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This Learning Guide suggests that the lesson culminate in an essay assignment requiring students to demonstrate an understanding of the concept of civil disobedience described in Thoreau's essay and the conflict between law and justice explored in Billy Budd.
Essays And Counsels, Civil and Moral - IDEAS/RePEc
In reference to these admitted defects and crimes, I only wish to show that even these do not make him “the meanest of mankind.” What crimes have sullied many of those benefactors whom all ages will admire and honor, and whom, in spite of their defects, we call good men,–not bad men to be forgiven for their services, but excellent and righteous on the whole! See Abraham telling lies to the King of Egypt; and Jacob robbing his brother of his birthright; and David murdering his bravest soldier to screen himself from adultery; and Solomon selling himself to false idols to please the wicked women who ensnared him; and Peter denying his Master; and Marcus Aurelius persecuting the Christians; and Constantine putting to death his own son; and Theodosius slaughtering the citizens of Thessalonica; and Isabella establishing the Inquisition; and Sir Mathew Hale burning witches; and Cromwell stealing a sceptre; and Calvin murdering Servetus; and Queen Elizabeth lying and cheating and swearing in the midst of her patriotic labors for her country and civilization. Even the sun passes through eclipses. Have the spots upon the career of Bacon hidden the brightness of his general beneficence? Is he the meanest of men because he had great faults? When we speak of mean men, it is those whose general character is contemptible.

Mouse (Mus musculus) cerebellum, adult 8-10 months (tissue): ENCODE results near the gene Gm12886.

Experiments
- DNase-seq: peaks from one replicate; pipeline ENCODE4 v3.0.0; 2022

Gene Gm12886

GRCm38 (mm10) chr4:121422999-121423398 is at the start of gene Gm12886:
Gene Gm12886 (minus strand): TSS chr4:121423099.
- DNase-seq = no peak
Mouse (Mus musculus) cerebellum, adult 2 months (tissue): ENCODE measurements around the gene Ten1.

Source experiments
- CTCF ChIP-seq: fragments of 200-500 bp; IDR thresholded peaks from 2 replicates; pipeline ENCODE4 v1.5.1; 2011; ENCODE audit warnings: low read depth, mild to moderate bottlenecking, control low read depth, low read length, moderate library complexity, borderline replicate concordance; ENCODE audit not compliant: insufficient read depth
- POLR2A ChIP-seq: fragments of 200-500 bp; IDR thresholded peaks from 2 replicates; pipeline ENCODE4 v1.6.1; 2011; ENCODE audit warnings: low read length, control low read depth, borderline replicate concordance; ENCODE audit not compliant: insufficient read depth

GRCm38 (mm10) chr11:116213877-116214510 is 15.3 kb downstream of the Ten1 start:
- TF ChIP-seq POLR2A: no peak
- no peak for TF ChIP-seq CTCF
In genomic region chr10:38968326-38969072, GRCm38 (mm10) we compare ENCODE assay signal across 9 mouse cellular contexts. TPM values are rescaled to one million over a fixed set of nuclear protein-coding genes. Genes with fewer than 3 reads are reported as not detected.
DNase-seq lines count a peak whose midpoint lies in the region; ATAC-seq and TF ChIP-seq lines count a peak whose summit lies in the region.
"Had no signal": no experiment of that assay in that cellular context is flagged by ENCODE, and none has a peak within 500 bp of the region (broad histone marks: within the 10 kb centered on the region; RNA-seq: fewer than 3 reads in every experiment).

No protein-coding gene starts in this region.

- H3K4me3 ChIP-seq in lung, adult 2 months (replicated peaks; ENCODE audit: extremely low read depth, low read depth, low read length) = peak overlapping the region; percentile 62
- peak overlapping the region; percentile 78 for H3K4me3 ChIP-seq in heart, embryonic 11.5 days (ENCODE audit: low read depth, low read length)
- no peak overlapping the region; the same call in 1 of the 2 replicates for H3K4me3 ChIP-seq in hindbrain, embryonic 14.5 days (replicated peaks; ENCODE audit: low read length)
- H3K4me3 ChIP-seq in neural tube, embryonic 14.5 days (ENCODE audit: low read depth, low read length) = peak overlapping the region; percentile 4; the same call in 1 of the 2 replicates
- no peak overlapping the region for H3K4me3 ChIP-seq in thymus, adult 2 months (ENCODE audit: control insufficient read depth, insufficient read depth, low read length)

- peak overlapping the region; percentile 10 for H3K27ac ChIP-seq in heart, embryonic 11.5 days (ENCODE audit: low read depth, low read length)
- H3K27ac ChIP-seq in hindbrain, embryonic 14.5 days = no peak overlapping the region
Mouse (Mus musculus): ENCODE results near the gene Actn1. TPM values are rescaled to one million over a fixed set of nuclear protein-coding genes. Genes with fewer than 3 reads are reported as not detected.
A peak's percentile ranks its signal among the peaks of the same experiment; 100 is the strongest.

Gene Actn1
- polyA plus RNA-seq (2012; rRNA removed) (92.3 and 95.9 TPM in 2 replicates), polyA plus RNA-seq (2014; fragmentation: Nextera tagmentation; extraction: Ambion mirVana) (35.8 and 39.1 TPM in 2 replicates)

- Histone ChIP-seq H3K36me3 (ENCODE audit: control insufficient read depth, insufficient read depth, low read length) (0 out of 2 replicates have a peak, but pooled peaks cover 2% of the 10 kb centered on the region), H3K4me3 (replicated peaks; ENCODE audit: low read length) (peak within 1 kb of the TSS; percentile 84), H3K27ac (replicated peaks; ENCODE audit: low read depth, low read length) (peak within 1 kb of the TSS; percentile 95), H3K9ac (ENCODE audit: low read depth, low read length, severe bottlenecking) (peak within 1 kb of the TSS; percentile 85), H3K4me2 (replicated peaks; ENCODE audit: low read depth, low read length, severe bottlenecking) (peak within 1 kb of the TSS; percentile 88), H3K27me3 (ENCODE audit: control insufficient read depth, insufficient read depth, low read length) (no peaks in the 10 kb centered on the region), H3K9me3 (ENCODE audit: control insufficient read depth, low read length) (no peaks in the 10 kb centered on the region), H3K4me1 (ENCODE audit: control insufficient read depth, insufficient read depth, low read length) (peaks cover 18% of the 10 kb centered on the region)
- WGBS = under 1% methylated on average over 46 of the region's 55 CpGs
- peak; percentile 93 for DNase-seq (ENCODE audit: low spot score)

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Take his ,–these are among his best-known works,–so brilliant and forcible, suggestive and rich, that even Archbishop Whately’s commentaries upon them are scarcely an addition. Surely these are not on material subjects, and indicate anything but a worldly or sordid nature. In these famous Essays, so luminous with the gems of genius, we read not such worldly-wise exhortations as Lord Chesterfield impressed upon his son, not the gossiping frivolities of Horace Walpole, not the cynical wit of Montaigne, but those great certitudes which console in affliction, which kindle hope, which inspire lofty resolutions,–anchors of the soul, pillars of faith, sources of immeasurable joy, the glorious ideals of true objects of desire, the eternal unities of truth and love and beauty; all of which reveal the varied experiences of life and the riches of deeply-pondered meditation on God and Christianity, as well as knowledge of the world and the desirableness of its valued gifts. How beautiful are his thoughts on death, on adversity, on glory, on anger, on friendship, on fame, on ambition, on envy, on riches, on youth and old age, and divers other subjects of moral import, which show the elevation of his soul, and the subjective as well as the objective turn of his mind; not dwelling on what he should eat and what he should drink and wherewithal he should be clothed, but on the truths which appeal to our higher nature, and which raise the thoughts of men from earth to heaven, or at least to the realms of intellectual life and joy.